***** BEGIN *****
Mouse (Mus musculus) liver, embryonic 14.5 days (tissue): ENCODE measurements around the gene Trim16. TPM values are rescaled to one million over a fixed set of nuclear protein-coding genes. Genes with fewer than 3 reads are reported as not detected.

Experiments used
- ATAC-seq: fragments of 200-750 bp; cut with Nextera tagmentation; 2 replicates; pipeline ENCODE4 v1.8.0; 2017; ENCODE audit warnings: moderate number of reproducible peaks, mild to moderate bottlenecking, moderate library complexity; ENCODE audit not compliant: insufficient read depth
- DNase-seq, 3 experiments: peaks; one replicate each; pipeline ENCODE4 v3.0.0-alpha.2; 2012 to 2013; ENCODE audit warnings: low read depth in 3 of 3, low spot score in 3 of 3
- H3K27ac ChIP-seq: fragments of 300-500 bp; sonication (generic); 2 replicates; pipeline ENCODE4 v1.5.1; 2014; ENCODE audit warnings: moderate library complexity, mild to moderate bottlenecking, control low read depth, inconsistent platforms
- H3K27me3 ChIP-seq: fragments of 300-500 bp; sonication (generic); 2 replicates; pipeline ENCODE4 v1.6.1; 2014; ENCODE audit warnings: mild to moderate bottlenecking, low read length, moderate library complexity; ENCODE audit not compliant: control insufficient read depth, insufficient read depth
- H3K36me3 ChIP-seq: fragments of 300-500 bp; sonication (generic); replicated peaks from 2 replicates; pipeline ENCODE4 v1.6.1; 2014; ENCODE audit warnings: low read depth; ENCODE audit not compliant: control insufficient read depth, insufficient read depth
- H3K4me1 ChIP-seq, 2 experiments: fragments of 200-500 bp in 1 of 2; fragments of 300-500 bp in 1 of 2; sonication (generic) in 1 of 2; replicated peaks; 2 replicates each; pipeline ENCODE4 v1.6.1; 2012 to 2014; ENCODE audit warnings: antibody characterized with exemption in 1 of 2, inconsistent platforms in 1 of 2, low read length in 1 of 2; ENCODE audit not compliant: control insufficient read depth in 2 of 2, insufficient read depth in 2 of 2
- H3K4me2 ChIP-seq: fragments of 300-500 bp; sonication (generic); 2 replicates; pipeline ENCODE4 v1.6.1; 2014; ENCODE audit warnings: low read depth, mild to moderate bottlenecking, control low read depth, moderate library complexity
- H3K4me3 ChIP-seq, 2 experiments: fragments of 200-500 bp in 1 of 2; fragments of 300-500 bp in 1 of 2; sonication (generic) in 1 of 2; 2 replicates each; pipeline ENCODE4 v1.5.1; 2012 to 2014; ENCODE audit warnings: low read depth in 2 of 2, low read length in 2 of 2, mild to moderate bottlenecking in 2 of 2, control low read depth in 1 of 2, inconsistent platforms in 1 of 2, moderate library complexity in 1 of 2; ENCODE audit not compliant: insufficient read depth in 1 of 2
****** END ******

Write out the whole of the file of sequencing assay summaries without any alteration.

Mouse (Mus musculus) liver, embryonic 14.5 days (tissue): ENCODE measurements around the gene Trim16. TPM values are rescaled to one million over a fixed set of nuclear protein-coding genes. Genes with fewer than 3 reads are reported as not detected.

Experiments used
- ATAC-seq: fragments of 200-750 bp; cut with Nextera tagmentation; 2 replicates; pipeline ENCODE4 v1.8.0; 2017; ENCODE audit warnings: moderate number of reproducible peaks, mild to moderate bottlenecking, moderate library complexity; ENCODE audit not compliant: insufficient read depth
- DNase-seq, 3 experiments: peaks; one replicate each; pipeline ENCODE4 v3.0.0-alpha.2; 2012 to 2013; ENCODE audit warnings: low read depth in 3 of 3, low spot score in 3 of 3
- H3K27ac ChIP-seq: fragments of 300-500 bp; sonication (generic); 2 replicates; pipeline ENCODE4 v1.5.1; 2014; ENCODE audit warnings: moderate library complexity, mild to moderate bottlenecking, control low read depth, inconsistent platforms
- H3K27me3 ChIP-seq: fragments of 300-500 bp; sonication (generic); 2 replicates; pipeline ENCODE4 v1.6.1; 2014; ENCODE audit warnings: mild to moderate bottlenecking, low read length, moderate library complexity; ENCODE audit not compliant: control insufficient read depth, insufficient read depth
- H3K36me3 ChIP-seq: fragments of 300-500 bp; sonication (generic); replicated peaks from 2 replicates; pipeline ENCODE4 v1.6.1; 2014; ENCODE audit warnings: low read depth; ENCODE audit not compliant: control insufficient read depth, insufficient read depth
- H3K4me1 ChIP-seq, 2 experiments: fragments of 200-500 bp in 1 of 2; fragments of 300-500 bp in 1 of 2; sonication (generic) in 1 of 2; replicated peaks; 2 replicates each; pipeline ENCODE4 v1.6.1; 2012 to 2014; ENCODE audit warnings: antibody characterized with exemption in 1 of 2, inconsistent platforms in 1 of 2, low read length in 1 of 2; ENCODE audit not compliant: control insufficient read depth in 2 of 2, insufficient read depth in 2 of 2
- H3K4me2 ChIP-seq: fragments of 300-500 bp; sonication (generic); 2 replicates; pipeline ENCODE4 v1.6.1; 2014; ENCODE audit warnings: low read depth, mild to moderate bottlenecking, control low read depth, moderate library complexity
- H3K4me3 ChIP-seq, 2 experiments: fragments of 200-500 bp in 1 of 2; fragments of 300-500 bp in 1 of 2; sonication (generic) in 1 of 2; 2 replicates each; pipeline ENCODE4 v1.5.1; 2012 to 2014; ENCODE audit warnings: low read depth in 2 of 2, low read length in 2 of 2, mild to moderate bottlenecking in 2 of 2, control low read depth in 1 of 2, inconsistent platforms in 1 of 2, moderate library complexity in 1 of 2; ENCODE audit not compliant: insufficient read depth in 1 of 2